Illustration of man sitting crosslegged, with arms outstretched holding a heart in one hand and an accessibility symbol in the other.

The 10 affirmations of good digital accessibility

As we celebrate the 32nd anniversary of the Americans with Disabilities Act (signed into law on July 26, 1990), as well as Disability Pride Month, consider the following 10 activities and behaviors you can embrace to promote digital equality and inclusion year-round. 

1. I understand that accessible content is quality content and I can take the first step towards this goal by installing a free automated testing tool

A major component of developing accessible digital experiences is by creating good quality code. Code that is not accessible is not just poor-quality code, but it can exclude up to 1 in 4 people from using your content. Do you want to be the designer, developer, or tester of digital content that is not considered to be good quality? It’s easy to create accessible code with automated accessibility tools in your integrated development environment (IDE) by using linting tools like axe Linter, which will alert you to corrections as you write code. 

Once code is created, automated testing tools can catch up to 57% of the problems you may have in your code– so usage of the free axe DevTools extension for popular browsers is highly recommended. Quality code is accessible to all, is secure, and performs well.

2. I understand that automated testing tools can go only so far in producing accessible content and that manual testing is still required for a good user experience

Automated testing tools with guided manual testing capabilities, such as axe DevTools Pro, can take your testing coverage further than automation alone– up to 80%– which is great when you’re scaling accessibility efforts.

However, full testing coverage can easily be achieved with manual testing and is easy to learn and manage with tools such as axe Auditor. Axe Auditor can help you determine the remaining manual tests required, show you how to perform them, and document the results– all without needing to be an accessibility expert.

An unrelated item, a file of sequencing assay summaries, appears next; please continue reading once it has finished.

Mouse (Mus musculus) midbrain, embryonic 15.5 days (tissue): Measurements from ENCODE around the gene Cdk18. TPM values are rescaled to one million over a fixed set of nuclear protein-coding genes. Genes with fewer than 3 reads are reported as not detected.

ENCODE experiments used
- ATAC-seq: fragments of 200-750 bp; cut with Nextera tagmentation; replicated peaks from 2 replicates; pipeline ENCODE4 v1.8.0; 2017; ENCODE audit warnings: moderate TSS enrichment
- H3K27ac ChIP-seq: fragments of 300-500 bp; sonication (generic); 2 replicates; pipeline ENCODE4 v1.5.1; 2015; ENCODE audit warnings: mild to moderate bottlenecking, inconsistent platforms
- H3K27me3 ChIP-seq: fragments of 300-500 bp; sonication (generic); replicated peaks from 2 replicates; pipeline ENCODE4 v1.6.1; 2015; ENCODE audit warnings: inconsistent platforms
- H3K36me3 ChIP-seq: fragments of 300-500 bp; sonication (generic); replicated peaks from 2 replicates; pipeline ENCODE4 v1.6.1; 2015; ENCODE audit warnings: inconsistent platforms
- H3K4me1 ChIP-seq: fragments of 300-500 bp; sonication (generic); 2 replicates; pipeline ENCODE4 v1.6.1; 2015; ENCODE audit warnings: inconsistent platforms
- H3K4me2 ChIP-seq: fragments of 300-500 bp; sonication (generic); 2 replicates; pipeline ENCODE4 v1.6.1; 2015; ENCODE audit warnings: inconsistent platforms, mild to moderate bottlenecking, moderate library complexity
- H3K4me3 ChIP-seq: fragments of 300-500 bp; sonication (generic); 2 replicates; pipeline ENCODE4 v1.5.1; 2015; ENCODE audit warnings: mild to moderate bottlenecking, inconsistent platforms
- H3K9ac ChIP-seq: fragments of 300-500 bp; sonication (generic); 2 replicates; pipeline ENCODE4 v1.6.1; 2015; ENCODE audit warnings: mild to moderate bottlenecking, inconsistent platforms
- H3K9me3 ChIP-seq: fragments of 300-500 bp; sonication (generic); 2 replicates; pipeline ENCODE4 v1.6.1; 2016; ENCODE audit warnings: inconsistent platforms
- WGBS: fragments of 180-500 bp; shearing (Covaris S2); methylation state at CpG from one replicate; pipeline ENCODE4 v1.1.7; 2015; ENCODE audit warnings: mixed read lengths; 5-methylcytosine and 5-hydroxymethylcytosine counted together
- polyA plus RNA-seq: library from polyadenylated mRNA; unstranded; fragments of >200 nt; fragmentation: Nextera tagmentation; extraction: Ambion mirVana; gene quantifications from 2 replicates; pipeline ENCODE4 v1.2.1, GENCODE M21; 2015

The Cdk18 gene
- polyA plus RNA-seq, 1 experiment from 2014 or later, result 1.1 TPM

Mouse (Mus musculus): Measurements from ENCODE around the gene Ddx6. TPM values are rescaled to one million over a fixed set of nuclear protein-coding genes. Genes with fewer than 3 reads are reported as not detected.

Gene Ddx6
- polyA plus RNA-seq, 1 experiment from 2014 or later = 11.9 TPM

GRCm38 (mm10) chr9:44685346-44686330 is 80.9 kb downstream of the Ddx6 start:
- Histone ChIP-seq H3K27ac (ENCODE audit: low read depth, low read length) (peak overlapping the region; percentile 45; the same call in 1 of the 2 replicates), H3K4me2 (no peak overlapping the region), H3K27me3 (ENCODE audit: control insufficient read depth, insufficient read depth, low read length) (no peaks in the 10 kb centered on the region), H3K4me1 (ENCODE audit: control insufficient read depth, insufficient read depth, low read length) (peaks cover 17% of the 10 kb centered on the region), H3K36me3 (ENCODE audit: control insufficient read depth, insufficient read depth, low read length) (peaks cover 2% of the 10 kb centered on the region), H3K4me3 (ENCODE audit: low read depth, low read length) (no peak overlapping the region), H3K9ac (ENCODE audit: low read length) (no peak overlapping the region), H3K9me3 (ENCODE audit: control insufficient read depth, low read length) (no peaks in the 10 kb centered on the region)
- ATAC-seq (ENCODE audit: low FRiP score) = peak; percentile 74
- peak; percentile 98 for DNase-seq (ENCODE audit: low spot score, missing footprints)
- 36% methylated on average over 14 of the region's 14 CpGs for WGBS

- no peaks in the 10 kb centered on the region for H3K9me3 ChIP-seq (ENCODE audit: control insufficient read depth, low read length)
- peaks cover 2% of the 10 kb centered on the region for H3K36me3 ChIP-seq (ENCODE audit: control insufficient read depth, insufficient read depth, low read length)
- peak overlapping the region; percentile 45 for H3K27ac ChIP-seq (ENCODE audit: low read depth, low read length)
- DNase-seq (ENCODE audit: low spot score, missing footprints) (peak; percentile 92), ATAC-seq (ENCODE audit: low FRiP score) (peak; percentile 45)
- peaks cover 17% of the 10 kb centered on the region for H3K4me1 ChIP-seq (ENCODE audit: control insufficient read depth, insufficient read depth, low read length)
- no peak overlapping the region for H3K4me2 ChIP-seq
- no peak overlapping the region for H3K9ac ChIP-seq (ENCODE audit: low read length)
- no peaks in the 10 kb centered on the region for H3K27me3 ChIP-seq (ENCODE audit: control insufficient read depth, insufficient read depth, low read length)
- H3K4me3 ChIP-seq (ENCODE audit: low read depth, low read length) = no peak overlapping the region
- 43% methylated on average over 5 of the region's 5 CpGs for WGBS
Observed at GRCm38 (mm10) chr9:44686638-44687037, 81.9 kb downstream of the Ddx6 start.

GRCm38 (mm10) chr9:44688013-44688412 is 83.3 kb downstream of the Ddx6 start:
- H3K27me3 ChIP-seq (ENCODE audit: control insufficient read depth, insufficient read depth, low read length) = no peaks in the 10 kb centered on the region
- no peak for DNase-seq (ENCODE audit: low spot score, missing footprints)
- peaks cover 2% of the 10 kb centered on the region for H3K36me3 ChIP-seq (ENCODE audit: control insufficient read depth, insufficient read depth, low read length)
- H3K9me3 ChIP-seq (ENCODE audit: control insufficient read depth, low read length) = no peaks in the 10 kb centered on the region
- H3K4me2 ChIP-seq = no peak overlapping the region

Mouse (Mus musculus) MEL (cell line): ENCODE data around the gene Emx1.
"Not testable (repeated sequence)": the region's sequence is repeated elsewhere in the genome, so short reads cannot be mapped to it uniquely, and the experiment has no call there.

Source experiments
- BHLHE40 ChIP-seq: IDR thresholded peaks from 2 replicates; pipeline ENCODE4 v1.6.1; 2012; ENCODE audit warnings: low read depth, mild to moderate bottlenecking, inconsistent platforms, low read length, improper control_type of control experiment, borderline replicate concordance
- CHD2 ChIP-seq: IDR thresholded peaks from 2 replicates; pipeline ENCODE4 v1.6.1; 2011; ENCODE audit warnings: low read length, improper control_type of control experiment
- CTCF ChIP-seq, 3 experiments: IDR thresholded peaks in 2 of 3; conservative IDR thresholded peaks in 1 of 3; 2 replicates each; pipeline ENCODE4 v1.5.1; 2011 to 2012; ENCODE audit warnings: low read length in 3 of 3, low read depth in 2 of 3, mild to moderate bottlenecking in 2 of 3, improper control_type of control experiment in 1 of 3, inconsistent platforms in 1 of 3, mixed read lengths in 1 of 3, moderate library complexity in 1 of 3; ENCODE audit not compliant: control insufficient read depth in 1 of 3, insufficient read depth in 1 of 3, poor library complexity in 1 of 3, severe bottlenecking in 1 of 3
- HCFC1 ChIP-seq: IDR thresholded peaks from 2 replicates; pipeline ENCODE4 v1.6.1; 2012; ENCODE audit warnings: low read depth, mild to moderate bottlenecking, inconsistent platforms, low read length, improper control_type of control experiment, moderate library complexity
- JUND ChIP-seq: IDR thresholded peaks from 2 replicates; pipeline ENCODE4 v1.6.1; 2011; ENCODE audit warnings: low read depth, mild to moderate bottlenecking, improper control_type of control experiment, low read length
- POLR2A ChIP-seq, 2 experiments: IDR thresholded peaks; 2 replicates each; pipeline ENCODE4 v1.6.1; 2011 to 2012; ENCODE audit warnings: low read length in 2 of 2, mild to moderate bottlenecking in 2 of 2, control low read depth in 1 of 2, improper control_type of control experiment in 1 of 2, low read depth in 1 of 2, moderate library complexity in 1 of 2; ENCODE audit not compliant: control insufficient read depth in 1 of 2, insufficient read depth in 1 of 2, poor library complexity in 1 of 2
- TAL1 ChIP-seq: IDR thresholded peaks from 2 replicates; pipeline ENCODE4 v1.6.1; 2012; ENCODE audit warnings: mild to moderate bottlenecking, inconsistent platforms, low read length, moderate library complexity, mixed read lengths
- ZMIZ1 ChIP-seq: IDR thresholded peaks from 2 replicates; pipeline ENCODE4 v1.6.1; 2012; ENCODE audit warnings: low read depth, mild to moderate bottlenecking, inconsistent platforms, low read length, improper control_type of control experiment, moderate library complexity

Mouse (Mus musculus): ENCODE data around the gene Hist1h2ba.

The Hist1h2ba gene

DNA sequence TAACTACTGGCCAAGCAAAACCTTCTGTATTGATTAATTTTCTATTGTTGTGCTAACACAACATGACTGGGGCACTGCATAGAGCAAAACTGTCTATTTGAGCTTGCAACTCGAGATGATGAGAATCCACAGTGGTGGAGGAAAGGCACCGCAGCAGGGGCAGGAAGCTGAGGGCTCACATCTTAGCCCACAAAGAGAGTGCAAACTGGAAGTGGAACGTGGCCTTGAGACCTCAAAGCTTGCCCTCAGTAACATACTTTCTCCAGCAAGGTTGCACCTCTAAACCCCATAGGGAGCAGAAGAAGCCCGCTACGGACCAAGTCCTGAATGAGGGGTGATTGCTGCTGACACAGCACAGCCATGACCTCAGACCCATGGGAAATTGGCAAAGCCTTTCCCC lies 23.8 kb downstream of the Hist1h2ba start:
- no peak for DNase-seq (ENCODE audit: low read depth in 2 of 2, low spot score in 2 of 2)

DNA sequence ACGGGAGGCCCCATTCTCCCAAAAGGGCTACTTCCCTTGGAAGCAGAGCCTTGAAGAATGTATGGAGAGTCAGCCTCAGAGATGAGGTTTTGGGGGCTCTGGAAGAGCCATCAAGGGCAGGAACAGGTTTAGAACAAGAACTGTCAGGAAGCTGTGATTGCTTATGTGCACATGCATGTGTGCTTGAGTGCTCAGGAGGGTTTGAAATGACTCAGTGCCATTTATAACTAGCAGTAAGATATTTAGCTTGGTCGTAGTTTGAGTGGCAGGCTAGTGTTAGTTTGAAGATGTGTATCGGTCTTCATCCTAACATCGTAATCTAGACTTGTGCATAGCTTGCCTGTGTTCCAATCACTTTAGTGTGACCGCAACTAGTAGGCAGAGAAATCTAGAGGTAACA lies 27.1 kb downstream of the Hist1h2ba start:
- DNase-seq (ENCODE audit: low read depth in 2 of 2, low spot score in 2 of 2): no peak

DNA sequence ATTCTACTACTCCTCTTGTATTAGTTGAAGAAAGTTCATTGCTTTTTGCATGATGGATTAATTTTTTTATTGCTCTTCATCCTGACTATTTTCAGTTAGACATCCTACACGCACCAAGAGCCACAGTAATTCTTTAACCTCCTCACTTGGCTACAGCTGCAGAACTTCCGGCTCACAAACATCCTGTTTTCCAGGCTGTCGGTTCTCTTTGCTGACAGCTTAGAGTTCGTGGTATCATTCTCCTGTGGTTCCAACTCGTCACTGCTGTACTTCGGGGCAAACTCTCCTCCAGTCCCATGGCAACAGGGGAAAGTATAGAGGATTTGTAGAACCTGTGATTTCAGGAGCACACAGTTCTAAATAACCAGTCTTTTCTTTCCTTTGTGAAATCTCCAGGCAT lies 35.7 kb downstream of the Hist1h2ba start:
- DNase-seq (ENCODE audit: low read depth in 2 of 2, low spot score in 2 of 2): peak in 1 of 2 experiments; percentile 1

3. I agree accessibility is a human right as proclaimed by the United Nations

In today’s ever-changing, technologically-driven environment, no one should be excluded from experiencing the digital solutions that allow us to live life to its fullest. That’s why global access to digital content, whether it be a web page, PDF or mobile app, has to have the ability to be accessed by all–including those with disabilities.

We’re witnessing a greater trend in public perception that is moving from digital accessibility being a “nice-to-have” towards an unequivocal right. In fact, in a recent survey of 560 U.S. consumers, 65% of respondents believe digital accessibility is a civil right and not just a privilege. 75% of respondents ages 18-24 agreed with the statement, suggesting that younger generations are championing this viewpoint and making it more of a priority in their consumer habits.

4. Disability and digital accessibility awareness are the cornerstones of inclusion

To provide accessible digital content, one needs to first understand the “why”– the underlying understanding of the meaning and impact of creating an equal and accessible experience. Fostering awareness helps connect the dots for individuals to then make a true commitment to digital equality. Tools like Deque University not only help solve the problem of “why,” but they also help with the “how” piece of the puzzle by enabling everyone from designers to developers and testers to take actionable steps towards meaningful change. 

Immersive learning experiences like Accessibility Labs, training, as well as free conferences like axe-con also go a long way in providing awareness and training on the skills for testing and remediating digital accessibility problems.

5. I agree to use the Microsoft accessibility checker before sending an Office document

While accessible web pages, PDFs, and mobile apps play a large part in digital inclusion, simple office documents like e-mail, Word documents, Excel spreadsheets and PowerPoint slide decks also need to be created and delivered in an inclusive and accessible format. This is now easy to do by engaging the Microsoft Accessibility Checker built right into your favorite Office tool. Follow the prompts and review the suggestions to make your content more accessible.

6. I agree that accessibility improves everyone’s lives either now or in the future

Digital accessibility is no longer a specialized skill only a few obtain. Disabled people are the largest minority any of us can join at any point in our lives. It’s for that reason everyone needs to count on good digital accessibility as an insurance policy if and when you may be faced with a need. While ¼ of people have a disability globally, that rate increases to 2 in 5 adults 65 years or older.